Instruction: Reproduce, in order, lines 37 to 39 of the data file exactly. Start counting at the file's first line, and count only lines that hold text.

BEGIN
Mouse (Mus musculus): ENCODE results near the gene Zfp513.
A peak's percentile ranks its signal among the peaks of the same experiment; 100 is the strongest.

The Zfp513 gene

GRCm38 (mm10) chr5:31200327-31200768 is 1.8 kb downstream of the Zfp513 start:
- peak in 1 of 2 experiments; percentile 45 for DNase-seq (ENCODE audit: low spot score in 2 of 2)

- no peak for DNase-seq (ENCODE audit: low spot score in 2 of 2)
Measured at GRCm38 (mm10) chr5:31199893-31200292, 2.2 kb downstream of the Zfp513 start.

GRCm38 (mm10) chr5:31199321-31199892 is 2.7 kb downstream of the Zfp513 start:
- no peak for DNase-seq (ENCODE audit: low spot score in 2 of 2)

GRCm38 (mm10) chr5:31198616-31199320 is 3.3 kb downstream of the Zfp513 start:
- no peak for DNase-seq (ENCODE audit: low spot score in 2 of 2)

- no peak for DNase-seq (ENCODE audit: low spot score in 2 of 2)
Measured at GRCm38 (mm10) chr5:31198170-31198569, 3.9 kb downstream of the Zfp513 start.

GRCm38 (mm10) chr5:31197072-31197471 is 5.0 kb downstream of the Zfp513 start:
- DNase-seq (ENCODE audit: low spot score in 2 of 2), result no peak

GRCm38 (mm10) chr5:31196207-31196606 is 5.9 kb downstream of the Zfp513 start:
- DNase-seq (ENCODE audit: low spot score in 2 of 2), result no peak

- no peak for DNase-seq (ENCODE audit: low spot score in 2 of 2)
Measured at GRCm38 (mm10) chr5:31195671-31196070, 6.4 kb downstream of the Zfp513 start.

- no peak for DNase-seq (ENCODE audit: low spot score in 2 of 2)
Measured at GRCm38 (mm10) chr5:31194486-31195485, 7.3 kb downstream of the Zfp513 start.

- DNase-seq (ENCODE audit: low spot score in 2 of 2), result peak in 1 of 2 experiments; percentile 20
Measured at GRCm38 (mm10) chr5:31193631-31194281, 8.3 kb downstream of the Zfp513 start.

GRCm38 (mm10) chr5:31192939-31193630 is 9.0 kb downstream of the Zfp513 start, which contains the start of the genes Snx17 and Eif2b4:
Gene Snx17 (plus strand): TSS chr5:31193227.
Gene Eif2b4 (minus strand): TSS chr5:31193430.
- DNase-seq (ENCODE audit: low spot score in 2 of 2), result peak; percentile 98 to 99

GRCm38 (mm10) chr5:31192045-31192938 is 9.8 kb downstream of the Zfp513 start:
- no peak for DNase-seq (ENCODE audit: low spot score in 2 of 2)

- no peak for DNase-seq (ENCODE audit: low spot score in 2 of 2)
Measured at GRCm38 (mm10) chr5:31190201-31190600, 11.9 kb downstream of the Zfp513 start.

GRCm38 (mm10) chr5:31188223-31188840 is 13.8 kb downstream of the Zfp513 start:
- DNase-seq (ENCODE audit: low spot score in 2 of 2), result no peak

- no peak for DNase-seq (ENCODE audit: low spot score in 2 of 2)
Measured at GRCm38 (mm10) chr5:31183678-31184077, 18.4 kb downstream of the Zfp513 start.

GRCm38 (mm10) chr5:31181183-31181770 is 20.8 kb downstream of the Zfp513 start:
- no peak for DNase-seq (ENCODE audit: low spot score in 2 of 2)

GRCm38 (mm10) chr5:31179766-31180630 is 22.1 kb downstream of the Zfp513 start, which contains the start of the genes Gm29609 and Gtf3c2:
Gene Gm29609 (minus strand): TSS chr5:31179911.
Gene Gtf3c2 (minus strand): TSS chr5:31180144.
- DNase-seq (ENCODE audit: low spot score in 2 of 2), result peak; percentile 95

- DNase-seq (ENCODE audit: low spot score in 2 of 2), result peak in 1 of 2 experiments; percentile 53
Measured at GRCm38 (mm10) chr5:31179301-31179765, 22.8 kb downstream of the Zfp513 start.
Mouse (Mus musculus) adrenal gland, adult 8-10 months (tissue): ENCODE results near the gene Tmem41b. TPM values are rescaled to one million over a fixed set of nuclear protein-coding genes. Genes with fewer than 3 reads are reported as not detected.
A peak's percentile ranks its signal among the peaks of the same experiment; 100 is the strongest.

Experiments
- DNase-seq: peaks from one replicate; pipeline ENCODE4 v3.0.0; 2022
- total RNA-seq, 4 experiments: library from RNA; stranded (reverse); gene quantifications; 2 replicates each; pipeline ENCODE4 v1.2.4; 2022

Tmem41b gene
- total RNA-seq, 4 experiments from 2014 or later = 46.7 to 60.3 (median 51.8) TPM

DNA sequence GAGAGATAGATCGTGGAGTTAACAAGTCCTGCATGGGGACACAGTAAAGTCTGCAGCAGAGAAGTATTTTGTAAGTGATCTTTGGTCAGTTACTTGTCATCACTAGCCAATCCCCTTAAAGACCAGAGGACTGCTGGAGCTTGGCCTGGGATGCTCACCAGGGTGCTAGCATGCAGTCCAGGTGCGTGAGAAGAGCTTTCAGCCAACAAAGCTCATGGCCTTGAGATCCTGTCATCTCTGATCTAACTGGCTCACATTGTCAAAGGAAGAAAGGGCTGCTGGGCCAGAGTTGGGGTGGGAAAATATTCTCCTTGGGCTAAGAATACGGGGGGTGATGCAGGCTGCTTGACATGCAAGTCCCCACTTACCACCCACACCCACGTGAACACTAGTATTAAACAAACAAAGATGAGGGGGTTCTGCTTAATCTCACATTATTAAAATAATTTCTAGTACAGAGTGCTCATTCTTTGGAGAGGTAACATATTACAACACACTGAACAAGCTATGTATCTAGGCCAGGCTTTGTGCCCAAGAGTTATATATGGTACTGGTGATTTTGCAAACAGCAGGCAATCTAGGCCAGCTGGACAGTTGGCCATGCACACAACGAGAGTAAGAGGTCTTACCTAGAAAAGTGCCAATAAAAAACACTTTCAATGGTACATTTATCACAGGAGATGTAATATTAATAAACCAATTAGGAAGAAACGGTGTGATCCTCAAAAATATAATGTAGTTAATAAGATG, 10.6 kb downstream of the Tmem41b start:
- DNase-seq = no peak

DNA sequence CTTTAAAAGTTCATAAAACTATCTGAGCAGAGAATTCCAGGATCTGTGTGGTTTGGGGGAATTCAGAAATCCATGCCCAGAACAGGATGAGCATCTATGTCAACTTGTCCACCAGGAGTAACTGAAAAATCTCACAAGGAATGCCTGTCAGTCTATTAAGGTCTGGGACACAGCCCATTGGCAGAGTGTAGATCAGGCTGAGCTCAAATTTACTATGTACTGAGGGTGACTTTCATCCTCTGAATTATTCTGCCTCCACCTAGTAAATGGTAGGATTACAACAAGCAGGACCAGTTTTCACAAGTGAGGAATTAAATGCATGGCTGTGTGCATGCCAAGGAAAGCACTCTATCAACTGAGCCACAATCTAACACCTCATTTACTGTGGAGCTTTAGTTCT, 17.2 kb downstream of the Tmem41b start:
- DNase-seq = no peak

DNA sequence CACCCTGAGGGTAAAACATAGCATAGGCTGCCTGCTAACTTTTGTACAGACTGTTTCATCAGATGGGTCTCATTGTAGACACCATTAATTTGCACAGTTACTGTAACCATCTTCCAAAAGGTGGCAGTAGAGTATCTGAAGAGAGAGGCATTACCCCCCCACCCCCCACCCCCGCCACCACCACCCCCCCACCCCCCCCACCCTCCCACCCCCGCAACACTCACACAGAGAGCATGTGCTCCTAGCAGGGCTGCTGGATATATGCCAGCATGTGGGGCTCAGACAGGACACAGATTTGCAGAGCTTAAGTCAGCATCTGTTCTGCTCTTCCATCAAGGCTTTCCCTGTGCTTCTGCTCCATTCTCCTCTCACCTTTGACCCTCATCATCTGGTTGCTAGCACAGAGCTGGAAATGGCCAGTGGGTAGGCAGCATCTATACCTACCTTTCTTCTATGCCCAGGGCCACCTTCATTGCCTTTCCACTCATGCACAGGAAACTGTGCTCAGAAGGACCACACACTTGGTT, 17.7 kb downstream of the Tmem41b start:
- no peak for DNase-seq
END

- no peak for DNase-seq (ENCODE audit: low spot score in 2 of 2)

GRCm38 (mm10) chr5:31179766-31180630 is 22.1 kb downstream of the Zfp513 start, which contains the start of the genes Gm29609 and Gtf3c2:
Gene Gm29609 (minus strand): TSS chr5:31179911.